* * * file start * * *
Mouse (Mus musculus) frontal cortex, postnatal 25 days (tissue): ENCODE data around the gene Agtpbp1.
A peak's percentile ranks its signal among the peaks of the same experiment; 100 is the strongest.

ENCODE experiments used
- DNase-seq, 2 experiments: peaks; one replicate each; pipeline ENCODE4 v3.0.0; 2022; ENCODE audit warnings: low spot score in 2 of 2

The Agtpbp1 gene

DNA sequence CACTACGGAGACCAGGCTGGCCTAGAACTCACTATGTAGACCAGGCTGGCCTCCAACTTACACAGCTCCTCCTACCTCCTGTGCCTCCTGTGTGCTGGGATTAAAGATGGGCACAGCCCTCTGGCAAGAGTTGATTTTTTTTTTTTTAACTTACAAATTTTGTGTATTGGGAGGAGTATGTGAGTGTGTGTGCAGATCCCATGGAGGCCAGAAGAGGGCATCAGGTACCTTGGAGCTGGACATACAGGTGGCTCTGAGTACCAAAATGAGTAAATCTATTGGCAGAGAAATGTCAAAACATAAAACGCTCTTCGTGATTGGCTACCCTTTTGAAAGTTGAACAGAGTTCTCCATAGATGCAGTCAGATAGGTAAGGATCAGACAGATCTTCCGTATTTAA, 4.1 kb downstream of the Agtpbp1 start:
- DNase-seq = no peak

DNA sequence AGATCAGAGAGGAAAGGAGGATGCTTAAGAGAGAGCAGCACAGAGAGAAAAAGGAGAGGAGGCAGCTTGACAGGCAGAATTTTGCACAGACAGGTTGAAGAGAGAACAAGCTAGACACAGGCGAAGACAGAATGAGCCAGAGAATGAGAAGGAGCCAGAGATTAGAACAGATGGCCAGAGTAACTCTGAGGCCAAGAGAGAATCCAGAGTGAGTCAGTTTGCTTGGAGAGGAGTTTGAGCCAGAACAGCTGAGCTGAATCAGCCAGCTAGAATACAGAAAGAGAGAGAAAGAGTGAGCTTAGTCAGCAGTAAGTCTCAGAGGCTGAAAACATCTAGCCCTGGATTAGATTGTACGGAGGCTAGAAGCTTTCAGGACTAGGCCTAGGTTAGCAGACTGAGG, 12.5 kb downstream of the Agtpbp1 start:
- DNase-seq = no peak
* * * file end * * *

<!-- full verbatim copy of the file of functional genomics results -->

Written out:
Mouse (Mus musculus) frontal cortex, postnatal 25 days (tissue): ENCODE data around the gene Agtpbp1.
A peak's percentile ranks its signal among the peaks of the same experiment; 100 is the strongest.

ENCODE experiments used
- DNase-seq, 2 experiments: peaks; one replicate each; pipeline ENCODE4 v3.0.0; 2022; ENCODE audit warnings: low spot score in 2 of 2

The Agtpbp1 gene

DNA sequence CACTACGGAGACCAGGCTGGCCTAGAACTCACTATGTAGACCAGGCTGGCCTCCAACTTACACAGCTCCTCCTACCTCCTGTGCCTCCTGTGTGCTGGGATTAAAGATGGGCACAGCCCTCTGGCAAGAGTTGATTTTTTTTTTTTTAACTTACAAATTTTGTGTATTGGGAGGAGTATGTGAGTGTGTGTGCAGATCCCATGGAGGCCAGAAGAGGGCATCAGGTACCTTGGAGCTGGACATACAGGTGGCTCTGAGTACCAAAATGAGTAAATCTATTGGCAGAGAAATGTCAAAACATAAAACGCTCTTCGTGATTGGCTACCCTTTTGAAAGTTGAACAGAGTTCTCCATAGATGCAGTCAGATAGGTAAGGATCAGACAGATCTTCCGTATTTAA, 4.1 kb downstream of the Agtpbp1 start:
- DNase-seq = no peak

DNA sequence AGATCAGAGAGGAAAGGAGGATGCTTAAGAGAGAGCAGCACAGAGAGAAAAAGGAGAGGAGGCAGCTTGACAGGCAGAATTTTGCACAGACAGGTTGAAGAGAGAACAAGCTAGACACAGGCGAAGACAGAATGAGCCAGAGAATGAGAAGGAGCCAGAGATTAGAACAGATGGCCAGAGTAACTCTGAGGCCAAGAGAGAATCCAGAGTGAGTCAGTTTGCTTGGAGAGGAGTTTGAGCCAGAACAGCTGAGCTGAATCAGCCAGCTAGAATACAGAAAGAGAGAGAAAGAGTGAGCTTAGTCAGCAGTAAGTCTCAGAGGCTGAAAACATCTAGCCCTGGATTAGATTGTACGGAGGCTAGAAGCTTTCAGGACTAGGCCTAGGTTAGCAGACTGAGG, 12.5 kb downstream of the Agtpbp1 start:
- DNase-seq = no peak